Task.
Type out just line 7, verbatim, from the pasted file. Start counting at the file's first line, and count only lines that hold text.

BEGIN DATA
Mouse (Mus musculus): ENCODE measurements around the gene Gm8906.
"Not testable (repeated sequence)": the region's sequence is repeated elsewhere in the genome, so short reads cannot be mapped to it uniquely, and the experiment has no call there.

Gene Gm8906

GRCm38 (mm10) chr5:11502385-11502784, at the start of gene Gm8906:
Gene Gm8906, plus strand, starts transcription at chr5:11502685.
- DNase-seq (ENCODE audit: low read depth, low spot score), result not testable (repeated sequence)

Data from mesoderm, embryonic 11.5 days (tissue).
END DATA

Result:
Data from mesoderm, embryonic 11.5 days (tissue).